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The Positive Perspective

The positive perspective

The Positive Perspective, also known as influencing your partner, is the fourth principle in the Gottman Method. This means when facing a personal problem or your relationship encounters a problem, you honor and respect your partner’s opinions and feelings about the manner.  You allow your partner’s perspective to influence your decision making and you respect your partner’s voice to be heard.

Based on Gottman’s research, partners who allowed their significant other’s influence were less likely to divorce and reported being happier in their relationship.  Those who were not willing to share power and influence had an 81% more likely chance that their relationship did not make it.  Additionally, it also led to more negative conflict in the relationship.

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The positive perspective

How to get more positive

Consider this:  When problems arise in your relationship, do you actively search for common ground or do you tend to insist on getting your way?  Sharing the power in your partnership is key to not putting your relationship at risk.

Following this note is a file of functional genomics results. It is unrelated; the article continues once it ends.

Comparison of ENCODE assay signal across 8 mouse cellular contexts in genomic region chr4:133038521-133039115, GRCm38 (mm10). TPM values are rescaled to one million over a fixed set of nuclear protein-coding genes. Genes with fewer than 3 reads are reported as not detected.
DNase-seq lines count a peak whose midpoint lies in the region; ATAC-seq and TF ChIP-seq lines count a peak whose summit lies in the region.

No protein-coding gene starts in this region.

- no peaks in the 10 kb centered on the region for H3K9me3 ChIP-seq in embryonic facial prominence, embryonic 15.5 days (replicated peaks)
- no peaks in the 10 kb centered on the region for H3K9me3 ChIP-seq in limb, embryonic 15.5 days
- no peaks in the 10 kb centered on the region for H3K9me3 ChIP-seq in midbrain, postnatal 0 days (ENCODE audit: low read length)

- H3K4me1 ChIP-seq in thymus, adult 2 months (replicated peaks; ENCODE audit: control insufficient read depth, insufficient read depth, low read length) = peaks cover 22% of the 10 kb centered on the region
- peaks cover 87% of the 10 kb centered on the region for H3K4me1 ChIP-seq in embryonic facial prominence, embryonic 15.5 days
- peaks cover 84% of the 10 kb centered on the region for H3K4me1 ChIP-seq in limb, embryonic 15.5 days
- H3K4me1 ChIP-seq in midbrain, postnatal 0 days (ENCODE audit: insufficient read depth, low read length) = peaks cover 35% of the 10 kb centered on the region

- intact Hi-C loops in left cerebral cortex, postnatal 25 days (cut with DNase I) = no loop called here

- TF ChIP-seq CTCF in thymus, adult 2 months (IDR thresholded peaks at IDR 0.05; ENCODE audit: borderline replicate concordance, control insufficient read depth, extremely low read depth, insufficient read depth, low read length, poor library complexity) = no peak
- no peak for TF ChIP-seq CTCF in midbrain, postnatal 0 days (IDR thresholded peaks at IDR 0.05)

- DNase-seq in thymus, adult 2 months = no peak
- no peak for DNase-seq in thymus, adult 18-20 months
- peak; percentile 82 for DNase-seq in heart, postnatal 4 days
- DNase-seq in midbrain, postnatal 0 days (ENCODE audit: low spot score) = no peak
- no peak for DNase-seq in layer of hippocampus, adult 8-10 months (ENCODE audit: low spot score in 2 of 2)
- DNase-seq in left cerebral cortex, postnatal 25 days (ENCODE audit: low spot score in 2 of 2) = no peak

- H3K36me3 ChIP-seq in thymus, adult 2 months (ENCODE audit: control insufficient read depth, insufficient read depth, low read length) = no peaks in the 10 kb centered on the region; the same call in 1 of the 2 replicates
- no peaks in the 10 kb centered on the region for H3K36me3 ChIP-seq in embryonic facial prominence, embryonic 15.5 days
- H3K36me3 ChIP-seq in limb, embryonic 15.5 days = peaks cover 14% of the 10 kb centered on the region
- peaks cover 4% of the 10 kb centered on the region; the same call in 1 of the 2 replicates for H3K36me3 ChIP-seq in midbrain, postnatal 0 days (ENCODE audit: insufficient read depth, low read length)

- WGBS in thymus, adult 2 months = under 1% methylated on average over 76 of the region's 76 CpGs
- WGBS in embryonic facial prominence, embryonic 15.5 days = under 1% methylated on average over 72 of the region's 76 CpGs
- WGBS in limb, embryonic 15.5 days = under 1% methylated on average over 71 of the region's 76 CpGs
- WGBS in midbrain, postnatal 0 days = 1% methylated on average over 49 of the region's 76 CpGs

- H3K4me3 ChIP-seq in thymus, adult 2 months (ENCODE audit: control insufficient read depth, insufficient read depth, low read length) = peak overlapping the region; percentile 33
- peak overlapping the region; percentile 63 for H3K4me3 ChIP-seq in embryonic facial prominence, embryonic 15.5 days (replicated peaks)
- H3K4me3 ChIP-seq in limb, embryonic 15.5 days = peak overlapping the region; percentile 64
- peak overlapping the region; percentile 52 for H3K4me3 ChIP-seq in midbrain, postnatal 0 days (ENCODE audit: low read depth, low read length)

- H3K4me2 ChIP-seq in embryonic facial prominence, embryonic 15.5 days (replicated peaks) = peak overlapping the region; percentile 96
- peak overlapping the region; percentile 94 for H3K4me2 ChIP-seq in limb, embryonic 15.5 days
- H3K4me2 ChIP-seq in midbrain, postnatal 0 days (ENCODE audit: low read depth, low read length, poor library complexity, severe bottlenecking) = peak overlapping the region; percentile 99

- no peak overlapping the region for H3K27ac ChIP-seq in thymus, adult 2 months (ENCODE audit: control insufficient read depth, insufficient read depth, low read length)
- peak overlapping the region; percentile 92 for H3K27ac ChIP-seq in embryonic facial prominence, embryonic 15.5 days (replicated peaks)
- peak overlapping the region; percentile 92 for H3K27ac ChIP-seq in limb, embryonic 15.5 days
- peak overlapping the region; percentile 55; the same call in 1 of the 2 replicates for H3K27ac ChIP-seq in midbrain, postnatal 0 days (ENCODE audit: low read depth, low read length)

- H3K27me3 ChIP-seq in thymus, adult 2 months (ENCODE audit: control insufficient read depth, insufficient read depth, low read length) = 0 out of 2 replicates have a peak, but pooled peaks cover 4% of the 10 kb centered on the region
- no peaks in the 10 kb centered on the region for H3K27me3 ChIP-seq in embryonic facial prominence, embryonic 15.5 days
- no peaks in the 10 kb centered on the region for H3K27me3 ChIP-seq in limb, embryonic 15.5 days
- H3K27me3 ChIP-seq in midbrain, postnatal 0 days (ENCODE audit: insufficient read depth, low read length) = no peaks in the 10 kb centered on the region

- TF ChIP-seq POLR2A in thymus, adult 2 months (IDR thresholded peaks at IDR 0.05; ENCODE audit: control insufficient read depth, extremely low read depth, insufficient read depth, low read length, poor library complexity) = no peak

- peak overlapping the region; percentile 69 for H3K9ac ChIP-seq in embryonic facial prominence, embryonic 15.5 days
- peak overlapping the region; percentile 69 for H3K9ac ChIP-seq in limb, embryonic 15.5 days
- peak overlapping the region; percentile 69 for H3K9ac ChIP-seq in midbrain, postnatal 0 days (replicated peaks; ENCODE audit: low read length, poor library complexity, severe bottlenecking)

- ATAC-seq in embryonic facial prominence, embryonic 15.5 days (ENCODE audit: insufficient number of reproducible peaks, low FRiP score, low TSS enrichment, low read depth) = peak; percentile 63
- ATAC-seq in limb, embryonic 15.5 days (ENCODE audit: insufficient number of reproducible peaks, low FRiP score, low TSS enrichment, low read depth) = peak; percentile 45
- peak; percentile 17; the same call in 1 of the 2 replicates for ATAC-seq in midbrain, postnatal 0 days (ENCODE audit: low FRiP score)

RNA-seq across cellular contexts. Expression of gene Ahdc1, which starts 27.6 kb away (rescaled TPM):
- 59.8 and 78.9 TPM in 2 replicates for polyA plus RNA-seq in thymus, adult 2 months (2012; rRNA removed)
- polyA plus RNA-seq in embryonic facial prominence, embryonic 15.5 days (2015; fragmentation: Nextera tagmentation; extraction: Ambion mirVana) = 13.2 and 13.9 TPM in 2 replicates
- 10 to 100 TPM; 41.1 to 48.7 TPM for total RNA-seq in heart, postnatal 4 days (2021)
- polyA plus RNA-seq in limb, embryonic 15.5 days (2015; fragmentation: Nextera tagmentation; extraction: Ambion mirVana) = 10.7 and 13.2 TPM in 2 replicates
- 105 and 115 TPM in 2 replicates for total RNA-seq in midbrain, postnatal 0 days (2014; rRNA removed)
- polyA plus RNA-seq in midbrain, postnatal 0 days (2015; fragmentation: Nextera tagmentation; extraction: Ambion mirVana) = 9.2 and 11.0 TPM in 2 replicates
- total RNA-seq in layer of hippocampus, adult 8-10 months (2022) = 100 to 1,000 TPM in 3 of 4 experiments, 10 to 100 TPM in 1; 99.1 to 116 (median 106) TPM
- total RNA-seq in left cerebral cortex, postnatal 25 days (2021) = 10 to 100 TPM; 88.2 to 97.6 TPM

Whether or not you agree with your partner, emotionally intelligent partners communicate respect regardless of personal opinion.  Therefore, even if you disagree with your partner and conflict ensues, your partner is not left feeling disrespected or invalidated.  Accepting influence from your partner doesn’t mean disagreements won’t occur or that you are not allowed to express negative emotions.  Healthy conflict includes expressing all emotions.  Instead, accepting influence during problems or conflict supports open communication, strengthens your friendship with your partner, and minimizes power struggles.

What if that’s not enough?

But what if you or your partner aren’t accepting influence in your relationship?  What if instead there are power struggles present?  Or your conflict takes a turn and you are engaging in negative conflict cycles?  Stay tuned as my next post will focus on negative cycles (known as the four horsemen) that can appear in conflict and if frequently present, are the main predictors of divorce.

Alison Bellows Cearlock was a Graduate Student Intern with the Mindly Group studying Mental Health Counseling.

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